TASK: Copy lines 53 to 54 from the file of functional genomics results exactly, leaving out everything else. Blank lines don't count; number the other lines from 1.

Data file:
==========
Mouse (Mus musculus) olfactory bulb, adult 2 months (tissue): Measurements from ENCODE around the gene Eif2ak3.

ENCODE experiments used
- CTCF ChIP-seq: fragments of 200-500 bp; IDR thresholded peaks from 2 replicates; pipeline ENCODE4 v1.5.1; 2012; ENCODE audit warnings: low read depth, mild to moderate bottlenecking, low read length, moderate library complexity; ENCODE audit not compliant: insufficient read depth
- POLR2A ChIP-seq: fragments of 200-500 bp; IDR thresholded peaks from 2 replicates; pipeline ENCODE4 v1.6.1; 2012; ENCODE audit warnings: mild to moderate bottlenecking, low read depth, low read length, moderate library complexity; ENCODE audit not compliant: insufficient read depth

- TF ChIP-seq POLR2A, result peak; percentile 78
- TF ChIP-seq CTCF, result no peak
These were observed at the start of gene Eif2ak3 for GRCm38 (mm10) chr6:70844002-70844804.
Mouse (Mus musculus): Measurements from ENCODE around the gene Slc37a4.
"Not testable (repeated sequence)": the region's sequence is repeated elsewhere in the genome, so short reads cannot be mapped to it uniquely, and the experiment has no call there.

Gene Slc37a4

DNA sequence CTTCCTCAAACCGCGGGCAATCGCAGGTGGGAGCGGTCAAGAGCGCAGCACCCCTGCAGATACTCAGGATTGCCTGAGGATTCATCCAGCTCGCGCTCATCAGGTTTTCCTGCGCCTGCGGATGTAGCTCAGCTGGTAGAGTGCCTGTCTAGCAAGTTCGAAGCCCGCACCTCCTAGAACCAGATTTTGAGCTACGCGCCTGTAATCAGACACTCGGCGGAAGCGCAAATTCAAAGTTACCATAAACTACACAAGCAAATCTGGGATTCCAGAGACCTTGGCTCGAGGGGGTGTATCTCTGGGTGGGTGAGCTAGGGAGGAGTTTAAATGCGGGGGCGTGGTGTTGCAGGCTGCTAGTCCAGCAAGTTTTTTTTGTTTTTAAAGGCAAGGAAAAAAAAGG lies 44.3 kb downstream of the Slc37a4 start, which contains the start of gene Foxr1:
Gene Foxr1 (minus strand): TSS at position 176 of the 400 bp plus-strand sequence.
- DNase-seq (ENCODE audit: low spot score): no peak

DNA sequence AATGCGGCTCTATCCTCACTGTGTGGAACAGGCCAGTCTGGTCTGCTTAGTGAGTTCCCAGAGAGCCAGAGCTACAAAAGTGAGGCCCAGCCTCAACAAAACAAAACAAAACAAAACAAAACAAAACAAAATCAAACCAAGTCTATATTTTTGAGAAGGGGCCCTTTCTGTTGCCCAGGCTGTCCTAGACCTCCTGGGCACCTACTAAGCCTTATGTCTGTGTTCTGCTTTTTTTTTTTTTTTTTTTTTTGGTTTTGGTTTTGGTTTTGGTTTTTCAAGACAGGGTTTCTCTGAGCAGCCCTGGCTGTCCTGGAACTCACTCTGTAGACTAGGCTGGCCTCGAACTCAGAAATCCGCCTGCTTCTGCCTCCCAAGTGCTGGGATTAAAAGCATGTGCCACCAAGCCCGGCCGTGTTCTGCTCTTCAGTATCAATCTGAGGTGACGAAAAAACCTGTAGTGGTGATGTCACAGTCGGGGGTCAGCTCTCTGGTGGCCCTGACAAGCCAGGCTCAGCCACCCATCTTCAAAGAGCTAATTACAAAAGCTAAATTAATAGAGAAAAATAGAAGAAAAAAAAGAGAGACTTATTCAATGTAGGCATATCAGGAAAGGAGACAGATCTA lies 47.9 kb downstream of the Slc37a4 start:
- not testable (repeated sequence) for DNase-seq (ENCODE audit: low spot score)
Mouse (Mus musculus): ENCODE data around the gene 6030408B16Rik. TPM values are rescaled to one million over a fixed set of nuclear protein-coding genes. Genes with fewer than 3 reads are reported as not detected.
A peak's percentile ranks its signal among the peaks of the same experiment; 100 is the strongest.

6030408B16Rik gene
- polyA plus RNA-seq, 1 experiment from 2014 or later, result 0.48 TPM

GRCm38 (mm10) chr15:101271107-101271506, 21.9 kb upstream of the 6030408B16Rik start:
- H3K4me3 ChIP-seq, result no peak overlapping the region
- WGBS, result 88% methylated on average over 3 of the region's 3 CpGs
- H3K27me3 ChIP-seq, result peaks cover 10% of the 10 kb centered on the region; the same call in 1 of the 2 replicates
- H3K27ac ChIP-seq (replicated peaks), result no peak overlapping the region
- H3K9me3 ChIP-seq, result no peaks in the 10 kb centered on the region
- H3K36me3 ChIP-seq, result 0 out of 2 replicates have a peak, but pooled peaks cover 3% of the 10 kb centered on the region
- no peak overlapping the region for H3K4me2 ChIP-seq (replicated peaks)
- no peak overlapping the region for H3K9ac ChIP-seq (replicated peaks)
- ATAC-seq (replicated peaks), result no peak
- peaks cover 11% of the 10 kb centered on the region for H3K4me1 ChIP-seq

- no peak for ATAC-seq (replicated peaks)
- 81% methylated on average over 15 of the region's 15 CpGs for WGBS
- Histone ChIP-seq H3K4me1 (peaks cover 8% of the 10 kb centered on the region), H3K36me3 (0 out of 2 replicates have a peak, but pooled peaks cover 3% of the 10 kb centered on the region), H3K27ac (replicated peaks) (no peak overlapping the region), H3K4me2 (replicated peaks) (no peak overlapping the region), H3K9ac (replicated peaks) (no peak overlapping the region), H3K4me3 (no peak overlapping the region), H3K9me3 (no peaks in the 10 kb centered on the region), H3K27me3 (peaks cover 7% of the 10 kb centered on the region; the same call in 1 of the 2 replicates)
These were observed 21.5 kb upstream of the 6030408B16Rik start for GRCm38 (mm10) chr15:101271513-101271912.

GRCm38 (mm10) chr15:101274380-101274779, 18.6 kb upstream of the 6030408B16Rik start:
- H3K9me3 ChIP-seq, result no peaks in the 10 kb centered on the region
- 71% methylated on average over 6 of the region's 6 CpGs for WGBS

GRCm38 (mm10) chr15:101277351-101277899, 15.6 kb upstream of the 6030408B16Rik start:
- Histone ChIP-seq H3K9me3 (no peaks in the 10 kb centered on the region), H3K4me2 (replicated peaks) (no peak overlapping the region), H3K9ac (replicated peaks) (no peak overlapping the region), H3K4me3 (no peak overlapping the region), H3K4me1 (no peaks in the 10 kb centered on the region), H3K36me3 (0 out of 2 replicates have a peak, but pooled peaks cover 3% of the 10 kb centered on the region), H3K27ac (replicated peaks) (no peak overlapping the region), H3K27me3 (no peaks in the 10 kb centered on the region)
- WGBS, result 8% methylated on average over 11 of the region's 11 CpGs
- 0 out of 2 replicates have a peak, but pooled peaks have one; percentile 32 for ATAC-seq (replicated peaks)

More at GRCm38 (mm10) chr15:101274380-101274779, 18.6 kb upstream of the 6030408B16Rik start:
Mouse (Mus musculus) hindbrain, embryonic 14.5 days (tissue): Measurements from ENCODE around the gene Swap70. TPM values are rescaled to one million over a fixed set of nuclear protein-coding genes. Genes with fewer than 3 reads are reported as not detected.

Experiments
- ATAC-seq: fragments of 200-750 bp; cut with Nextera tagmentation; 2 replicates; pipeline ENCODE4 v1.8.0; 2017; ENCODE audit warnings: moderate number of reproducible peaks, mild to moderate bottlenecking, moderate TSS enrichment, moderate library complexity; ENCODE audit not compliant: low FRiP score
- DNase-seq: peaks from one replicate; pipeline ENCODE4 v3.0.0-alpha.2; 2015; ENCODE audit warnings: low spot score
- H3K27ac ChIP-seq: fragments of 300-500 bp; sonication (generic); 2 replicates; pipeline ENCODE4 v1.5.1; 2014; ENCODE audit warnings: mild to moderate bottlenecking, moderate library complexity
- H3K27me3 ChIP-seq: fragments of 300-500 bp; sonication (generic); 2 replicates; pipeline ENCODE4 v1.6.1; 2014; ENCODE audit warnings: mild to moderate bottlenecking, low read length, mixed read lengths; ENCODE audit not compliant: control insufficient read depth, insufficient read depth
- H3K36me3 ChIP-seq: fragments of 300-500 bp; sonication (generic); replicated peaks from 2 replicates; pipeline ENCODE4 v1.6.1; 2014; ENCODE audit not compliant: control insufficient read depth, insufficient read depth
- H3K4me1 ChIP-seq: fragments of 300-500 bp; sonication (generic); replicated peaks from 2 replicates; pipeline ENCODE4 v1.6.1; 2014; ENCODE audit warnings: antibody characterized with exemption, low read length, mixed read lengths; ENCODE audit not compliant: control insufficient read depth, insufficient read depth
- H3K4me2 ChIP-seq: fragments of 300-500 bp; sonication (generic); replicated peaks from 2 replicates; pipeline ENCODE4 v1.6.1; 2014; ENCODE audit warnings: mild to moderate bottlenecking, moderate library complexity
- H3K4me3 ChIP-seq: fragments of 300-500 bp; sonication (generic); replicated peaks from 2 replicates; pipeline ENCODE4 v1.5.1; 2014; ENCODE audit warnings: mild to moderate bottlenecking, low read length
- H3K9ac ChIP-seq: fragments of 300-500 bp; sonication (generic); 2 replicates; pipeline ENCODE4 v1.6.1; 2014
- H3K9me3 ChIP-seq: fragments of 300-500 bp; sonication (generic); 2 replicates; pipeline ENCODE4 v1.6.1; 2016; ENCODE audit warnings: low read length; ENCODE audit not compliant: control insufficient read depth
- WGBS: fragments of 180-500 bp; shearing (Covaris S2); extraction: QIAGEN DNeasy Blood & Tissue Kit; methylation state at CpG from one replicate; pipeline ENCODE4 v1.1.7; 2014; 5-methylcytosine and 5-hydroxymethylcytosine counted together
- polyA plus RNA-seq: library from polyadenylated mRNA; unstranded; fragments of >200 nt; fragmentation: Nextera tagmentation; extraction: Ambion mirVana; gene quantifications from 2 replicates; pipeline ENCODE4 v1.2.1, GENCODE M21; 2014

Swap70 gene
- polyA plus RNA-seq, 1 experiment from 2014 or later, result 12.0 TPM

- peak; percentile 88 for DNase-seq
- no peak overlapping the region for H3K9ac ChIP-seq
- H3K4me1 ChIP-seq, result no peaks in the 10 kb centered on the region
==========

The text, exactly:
- H3K9ac ChIP-seq: fragments of 300-500 bp; sonication (generic); 2 replicates; pipeline ENCODE4 v1.6.1; 2014
- H3K9me3 ChIP-seq: fragments of 300-500 bp; sonication (generic); 2 replicates; pipeline ENCODE4 v1.6.1; 2016; ENCODE audit warnings: low read length; ENCODE audit not compliant: control insufficient read depth